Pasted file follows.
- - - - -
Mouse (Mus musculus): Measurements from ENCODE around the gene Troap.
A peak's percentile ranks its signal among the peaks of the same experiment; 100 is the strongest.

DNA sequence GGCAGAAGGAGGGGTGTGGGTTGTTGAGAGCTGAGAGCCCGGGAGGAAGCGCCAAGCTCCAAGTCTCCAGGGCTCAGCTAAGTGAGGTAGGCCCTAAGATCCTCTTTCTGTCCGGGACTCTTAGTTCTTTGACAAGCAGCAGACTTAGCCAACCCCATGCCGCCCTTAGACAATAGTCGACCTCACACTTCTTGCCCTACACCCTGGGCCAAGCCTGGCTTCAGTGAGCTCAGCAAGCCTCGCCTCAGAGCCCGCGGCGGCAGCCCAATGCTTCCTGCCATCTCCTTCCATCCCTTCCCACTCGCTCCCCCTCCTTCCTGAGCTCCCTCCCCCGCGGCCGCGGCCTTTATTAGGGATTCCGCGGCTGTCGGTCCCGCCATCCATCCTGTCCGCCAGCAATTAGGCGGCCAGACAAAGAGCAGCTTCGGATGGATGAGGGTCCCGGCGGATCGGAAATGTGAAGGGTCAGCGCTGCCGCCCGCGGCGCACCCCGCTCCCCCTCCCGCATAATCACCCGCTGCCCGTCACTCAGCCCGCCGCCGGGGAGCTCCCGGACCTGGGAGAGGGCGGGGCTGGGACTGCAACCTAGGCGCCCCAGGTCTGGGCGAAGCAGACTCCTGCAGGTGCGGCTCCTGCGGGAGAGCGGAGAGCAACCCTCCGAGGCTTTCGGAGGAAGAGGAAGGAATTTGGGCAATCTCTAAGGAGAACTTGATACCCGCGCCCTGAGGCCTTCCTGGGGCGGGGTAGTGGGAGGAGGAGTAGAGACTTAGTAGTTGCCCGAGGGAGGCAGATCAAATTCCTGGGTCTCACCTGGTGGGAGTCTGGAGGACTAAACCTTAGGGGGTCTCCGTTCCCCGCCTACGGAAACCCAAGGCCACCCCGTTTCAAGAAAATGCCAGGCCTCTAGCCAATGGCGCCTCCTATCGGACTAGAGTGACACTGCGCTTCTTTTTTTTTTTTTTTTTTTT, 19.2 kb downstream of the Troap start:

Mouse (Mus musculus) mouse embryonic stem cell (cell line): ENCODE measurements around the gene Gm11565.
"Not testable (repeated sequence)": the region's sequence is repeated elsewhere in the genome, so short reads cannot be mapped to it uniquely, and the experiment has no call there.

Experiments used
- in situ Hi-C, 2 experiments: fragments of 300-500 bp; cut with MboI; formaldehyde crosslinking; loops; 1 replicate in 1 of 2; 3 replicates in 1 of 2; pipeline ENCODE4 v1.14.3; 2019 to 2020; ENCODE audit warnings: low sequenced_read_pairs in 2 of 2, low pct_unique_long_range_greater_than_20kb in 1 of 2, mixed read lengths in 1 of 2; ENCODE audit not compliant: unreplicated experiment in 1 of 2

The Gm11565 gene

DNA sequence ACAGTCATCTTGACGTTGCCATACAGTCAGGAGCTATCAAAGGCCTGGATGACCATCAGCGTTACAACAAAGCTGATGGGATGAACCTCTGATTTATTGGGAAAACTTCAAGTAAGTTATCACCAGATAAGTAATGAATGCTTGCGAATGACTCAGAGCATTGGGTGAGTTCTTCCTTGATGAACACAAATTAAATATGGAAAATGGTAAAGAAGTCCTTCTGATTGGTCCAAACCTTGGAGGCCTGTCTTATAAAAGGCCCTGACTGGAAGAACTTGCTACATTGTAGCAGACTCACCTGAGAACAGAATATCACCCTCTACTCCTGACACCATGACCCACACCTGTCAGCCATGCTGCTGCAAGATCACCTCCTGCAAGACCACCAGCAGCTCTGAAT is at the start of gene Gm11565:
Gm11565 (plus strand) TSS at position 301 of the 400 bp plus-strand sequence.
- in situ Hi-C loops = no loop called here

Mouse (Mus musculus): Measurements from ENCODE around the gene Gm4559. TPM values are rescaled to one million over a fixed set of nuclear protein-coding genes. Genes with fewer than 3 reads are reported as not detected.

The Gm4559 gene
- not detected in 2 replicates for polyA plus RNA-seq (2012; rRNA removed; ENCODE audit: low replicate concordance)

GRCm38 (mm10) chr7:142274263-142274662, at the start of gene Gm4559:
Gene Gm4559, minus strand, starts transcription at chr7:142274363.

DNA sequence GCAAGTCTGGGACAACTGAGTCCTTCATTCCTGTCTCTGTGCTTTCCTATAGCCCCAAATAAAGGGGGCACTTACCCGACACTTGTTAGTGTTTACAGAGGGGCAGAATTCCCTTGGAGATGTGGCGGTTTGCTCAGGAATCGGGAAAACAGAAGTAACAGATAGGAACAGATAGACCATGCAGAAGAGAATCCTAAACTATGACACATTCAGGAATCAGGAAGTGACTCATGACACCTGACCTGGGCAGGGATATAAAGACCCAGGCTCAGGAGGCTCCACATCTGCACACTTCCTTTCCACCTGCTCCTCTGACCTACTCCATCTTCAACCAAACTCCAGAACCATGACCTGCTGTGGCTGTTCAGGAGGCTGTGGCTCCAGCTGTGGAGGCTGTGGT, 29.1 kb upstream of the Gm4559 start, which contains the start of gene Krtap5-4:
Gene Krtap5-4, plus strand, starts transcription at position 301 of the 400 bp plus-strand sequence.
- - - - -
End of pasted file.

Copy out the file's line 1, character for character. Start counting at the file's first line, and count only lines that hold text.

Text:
Mouse (Mus musculus): Measurements from ENCODE around the gene Troap.